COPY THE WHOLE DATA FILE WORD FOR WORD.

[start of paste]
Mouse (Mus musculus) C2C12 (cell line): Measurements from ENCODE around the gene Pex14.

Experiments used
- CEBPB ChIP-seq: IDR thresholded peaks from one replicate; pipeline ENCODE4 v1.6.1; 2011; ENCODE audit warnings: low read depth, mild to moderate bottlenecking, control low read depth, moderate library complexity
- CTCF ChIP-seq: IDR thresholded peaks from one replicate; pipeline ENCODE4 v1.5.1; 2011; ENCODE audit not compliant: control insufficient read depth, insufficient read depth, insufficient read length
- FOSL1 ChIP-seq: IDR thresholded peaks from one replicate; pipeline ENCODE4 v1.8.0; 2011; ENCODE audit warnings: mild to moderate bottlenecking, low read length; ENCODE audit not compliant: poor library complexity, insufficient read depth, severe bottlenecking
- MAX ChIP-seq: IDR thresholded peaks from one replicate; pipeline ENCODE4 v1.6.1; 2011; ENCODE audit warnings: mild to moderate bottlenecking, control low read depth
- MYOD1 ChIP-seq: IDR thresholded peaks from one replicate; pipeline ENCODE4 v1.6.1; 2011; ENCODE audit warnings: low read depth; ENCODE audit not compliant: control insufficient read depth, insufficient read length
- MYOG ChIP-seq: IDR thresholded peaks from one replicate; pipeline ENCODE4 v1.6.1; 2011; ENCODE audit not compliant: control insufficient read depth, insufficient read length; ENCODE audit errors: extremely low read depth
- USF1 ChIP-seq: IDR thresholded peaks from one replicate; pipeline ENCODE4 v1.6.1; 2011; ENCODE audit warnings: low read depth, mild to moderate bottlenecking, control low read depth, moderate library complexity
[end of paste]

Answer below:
Mouse (Mus musculus) C2C12 (cell line): Measurements from ENCODE around the gene Pex14.

Experiments used
- CEBPB ChIP-seq: IDR thresholded peaks from one replicate; pipeline ENCODE4 v1.6.1; 2011; ENCODE audit warnings: low read depth, mild to moderate bottlenecking, control low read depth, moderate library complexity
- CTCF ChIP-seq: IDR thresholded peaks from one replicate; pipeline ENCODE4 v1.5.1; 2011; ENCODE audit not compliant: control insufficient read depth, insufficient read depth, insufficient read length
- FOSL1 ChIP-seq: IDR thresholded peaks from one replicate; pipeline ENCODE4 v1.8.0; 2011; ENCODE audit warnings: mild to moderate bottlenecking, low read length; ENCODE audit not compliant: poor library complexity, insufficient read depth, severe bottlenecking
- MAX ChIP-seq: IDR thresholded peaks from one replicate; pipeline ENCODE4 v1.6.1; 2011; ENCODE audit warnings: mild to moderate bottlenecking, control low read depth
- MYOD1 ChIP-seq: IDR thresholded peaks from one replicate; pipeline ENCODE4 v1.6.1; 2011; ENCODE audit warnings: low read depth; ENCODE audit not compliant: control insufficient read depth, insufficient read length
- MYOG ChIP-seq: IDR thresholded peaks from one replicate; pipeline ENCODE4 v1.6.1; 2011; ENCODE audit not compliant: control insufficient read depth, insufficient read length; ENCODE audit errors: extremely low read depth
- USF1 ChIP-seq: IDR thresholded peaks from one replicate; pipeline ENCODE4 v1.6.1; 2011; ENCODE audit warnings: low read depth, mild to moderate bottlenecking, control low read depth, moderate library complexity